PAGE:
In keeping with the Precision series ellipticals, custom workout programs that can be allocated to specific user profiles aren’t available unless you buy the top treadmill in the series – the Precor TRM 445.
That being said, you’re certainly not short on workout inspiration, with 10 preset workout programs providing varying combinations of incline and resistance to create workouts suitable for all fitness levels.
By switching between these workouts on a regular basis, this helps to avoid the process known as muscle adaptation, where your body begins to get used to the exercise and your gains start to taper off as a result.
10 Preset programs:
- Interval 1-1 and 1-2 – One of the best features of the Precor TRM 425 is its ability to adapt to your preferred style of training.
Although you don’t have the same workout recommendation feature as the 445, you’re still able to customize the interval programs to create a workout that’s challenging enough to improve your fitness.
The 1-1 represents the ratio of work to rest, with each number representing 2 minutes of time. So the 1-2 interval will be much more intense, due to each cycle being 2 minutes of rest followed by 4 minutes of work.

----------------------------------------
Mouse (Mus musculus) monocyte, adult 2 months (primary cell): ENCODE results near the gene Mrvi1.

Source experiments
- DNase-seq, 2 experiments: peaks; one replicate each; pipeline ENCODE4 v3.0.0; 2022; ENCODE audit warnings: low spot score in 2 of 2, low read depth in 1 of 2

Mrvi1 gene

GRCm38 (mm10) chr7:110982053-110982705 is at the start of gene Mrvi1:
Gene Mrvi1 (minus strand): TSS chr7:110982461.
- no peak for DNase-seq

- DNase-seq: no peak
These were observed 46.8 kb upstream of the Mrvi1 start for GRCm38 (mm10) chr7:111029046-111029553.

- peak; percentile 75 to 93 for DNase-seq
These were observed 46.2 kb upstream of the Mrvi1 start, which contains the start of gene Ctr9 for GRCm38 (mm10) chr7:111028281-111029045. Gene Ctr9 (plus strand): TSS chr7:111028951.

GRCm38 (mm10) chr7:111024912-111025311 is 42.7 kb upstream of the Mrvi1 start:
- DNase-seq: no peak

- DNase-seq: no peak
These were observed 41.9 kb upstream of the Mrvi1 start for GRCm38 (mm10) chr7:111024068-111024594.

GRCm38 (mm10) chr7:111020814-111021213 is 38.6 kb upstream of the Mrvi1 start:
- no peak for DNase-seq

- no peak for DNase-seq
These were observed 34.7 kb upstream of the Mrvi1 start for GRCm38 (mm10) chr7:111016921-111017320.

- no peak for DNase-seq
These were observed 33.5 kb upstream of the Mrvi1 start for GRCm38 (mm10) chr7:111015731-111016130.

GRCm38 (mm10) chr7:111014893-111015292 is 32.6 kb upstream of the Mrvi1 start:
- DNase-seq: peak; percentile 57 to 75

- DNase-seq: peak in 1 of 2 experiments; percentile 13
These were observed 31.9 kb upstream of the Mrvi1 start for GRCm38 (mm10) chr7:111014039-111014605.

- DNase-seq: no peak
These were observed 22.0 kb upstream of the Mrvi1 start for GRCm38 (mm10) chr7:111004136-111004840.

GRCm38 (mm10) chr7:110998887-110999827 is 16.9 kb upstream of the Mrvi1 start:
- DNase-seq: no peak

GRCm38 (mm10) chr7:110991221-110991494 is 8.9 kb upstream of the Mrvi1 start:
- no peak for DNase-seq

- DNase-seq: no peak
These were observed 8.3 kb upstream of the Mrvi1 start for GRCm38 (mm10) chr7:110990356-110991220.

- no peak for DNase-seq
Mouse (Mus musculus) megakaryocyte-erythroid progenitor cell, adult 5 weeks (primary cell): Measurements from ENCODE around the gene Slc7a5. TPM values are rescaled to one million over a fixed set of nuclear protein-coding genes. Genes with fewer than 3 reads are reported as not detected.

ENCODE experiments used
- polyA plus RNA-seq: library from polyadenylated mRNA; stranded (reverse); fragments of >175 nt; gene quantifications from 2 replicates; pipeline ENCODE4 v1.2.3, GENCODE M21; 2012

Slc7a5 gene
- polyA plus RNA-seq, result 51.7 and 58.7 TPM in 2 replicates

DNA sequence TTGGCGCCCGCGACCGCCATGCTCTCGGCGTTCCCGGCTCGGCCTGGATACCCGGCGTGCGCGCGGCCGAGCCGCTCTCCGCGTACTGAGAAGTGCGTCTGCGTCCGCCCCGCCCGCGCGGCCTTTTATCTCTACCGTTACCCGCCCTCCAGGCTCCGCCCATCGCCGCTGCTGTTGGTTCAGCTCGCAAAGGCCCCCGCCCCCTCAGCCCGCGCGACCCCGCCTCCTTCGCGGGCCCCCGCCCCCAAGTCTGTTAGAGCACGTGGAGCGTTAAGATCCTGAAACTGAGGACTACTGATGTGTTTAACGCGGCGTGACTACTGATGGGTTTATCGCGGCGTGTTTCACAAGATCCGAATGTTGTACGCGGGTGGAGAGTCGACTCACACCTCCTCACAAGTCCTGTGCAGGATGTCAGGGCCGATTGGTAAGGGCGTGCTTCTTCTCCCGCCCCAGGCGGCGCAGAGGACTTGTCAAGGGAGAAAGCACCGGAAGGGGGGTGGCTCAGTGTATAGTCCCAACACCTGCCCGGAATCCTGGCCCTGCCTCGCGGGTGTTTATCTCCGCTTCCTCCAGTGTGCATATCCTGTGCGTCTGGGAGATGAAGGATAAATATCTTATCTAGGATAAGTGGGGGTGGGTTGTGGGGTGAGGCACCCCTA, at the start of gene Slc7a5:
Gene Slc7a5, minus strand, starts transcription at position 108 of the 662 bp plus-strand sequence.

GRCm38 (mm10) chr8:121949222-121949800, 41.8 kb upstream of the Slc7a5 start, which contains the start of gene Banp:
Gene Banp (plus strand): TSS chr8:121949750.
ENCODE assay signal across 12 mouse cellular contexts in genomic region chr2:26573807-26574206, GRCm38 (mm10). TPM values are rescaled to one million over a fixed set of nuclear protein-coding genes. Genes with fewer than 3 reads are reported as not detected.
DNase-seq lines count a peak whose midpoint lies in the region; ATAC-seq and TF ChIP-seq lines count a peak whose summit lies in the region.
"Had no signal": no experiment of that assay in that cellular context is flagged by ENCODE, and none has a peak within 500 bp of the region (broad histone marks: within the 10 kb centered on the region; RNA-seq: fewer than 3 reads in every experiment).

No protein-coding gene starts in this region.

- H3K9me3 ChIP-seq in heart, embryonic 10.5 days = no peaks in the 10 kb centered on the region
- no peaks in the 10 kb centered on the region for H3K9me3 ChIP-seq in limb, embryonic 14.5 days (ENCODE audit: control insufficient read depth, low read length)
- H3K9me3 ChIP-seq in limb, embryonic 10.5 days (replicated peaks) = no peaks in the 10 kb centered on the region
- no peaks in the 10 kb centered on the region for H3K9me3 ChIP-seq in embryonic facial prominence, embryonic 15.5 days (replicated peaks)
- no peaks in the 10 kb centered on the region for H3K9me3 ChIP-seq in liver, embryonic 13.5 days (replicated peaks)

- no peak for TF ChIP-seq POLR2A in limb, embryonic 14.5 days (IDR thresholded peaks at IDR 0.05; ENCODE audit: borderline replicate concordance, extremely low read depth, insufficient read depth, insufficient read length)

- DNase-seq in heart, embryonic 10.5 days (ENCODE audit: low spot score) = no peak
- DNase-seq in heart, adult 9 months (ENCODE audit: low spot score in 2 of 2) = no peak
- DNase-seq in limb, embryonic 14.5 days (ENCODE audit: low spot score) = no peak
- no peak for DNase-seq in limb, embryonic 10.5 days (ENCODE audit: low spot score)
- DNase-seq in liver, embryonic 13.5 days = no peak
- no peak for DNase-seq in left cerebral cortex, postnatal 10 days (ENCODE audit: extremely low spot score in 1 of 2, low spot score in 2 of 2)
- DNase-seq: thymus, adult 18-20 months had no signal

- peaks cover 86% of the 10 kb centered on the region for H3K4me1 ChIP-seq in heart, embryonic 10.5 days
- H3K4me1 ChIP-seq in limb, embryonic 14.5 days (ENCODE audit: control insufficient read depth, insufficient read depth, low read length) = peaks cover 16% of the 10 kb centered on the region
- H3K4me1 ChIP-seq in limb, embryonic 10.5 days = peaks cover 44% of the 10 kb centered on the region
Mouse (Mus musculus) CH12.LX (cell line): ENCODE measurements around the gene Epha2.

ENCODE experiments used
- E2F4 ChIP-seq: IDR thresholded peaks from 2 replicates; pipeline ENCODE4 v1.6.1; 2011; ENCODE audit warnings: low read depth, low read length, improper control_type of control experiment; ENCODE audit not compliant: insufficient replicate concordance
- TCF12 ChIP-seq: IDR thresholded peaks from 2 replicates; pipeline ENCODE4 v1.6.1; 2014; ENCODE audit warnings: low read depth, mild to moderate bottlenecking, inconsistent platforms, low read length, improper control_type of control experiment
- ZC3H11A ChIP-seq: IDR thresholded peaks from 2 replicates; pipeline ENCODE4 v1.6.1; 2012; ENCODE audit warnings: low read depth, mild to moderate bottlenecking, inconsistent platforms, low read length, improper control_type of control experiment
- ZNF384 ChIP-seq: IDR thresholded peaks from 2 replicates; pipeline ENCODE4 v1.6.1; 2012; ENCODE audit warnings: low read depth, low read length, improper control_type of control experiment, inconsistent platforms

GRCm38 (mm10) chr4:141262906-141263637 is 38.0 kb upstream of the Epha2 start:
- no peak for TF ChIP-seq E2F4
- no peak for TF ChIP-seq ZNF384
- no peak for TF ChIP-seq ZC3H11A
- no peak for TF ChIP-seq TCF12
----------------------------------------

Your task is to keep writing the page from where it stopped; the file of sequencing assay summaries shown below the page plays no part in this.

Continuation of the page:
Adaptation comes from the treadmill’s ability to remember any changes you make to incline or speed during each cycle, which will be remembered for all upcoming cycles of the same workout.
- Weight Loss – Based loosely around the same interval style as the workouts we just mentioned, the Weight Loss program maintains a slightly lower intensity during the work segments.
This is with the goal to keep your heart rate between 50% and 70%, which is widely recognized as the most efficient heart rate range to burn fat.
- Basic Heart Rate Control – With a similar goal to the Weight Loss Program, this workout will automatically adjust the incline and belt speed to keep you towards the top end of the 50%-70% heart rate range.
This is the ideal program for if you’re looking to improve aerobic conditioning.
- Hill Climb – The first workout so far to start moving more away from aerobic cardio and more towards muscle toning and improving lower body strength.
Hill Climb builds quickly through to a challenging incline level for greater muscle recruitment.
- Cross Country – Despite following less of a conventional profile, this is another example of a workout designed to increase muscle activation and endurance.
More frequent changes in the incline and belt speed help to simulate the feeling of running outdoors over a more natural terrain.
You can also choose from manual, random, and aerobic, depending on your fitness goal.
User profiles and SmartRate heart rate tracking
Although having a clearer visual representation of your current heart rate is something we’ve seen before on some consoles, this is usually only represented by a series of LED lights.
While these can be useful for keeping track of your current heart rate percentage, unless you know what training at each level means, then you won’t be able to take advantage of the information.